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South Africa is known as the "Cradle of Humankind." A great variety of early human-ancestor fossil skeletons have been found there. Along the southernmost coast of South Africa, high cliffs hug a rocky coast. This protected the caves in the cliffs from people and animals who could have disturbed artifacts left by early modern humans from 160,000 to 50,000 years ago. Over the last 15 years, scientist Curtis Marean and his team have explored and excavated these caves. They have discovered the earliest evidence of using shellfish for food, fire to heat treat stones for stone tools, and the use of red ochre, possibly for body painting. Using modern scientific techniques, the team is learning more about how these early peoples lived. Follow the team into the caves to learn more.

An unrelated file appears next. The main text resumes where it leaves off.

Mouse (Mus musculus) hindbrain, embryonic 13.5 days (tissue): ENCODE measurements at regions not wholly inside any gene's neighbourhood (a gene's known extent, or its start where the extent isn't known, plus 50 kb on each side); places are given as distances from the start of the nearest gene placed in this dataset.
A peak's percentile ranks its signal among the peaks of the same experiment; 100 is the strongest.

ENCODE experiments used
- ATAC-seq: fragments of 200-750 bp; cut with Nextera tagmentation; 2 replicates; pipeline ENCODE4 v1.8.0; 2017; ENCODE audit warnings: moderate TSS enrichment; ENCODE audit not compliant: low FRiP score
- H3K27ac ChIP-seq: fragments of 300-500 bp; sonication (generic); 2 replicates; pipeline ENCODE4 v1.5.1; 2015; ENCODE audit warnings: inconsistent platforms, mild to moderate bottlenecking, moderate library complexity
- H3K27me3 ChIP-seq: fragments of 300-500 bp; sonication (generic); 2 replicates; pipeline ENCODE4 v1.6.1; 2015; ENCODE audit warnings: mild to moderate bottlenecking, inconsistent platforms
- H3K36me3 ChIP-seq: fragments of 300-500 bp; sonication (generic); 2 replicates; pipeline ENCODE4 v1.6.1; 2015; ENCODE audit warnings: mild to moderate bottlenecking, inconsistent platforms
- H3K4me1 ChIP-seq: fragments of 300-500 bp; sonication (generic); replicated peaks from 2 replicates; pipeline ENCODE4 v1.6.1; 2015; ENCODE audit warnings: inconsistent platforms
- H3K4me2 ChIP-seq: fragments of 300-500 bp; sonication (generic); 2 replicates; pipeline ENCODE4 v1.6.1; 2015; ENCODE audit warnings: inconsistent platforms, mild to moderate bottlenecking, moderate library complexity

Images courtesy the international research team SACP4, led by Arizona State University Institute of Human Origins Associate Director Curtis Marean.